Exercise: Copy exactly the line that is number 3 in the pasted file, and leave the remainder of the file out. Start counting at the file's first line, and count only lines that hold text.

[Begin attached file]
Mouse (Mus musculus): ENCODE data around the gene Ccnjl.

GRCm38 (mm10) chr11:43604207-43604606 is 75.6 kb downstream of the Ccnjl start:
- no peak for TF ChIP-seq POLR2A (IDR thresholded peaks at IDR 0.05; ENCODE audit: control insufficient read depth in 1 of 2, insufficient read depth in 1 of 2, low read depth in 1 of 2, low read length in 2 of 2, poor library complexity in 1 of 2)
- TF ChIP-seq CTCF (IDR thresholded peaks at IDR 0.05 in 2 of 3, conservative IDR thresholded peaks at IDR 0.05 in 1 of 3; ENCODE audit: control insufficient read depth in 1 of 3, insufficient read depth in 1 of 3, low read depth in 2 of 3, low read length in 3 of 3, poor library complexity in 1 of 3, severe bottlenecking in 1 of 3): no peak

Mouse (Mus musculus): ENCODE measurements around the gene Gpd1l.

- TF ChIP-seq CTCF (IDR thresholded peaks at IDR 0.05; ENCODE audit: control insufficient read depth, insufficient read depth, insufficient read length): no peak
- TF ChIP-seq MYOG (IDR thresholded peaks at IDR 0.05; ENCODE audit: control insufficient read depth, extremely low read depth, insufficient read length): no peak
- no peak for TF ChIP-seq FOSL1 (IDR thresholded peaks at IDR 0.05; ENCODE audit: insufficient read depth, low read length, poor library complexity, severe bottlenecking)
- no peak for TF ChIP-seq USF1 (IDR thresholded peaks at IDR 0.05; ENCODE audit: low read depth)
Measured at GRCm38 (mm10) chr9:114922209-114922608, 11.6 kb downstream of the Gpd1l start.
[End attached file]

- no peak for TF ChIP-seq POLR2A (IDR thresholded peaks at IDR 0.05; ENCODE audit: control insufficient read depth in 1 of 2, insufficient read depth in 1 of 2, low read depth in 1 of 2, low read length in 2 of 2, poor library complexity in 1 of 2)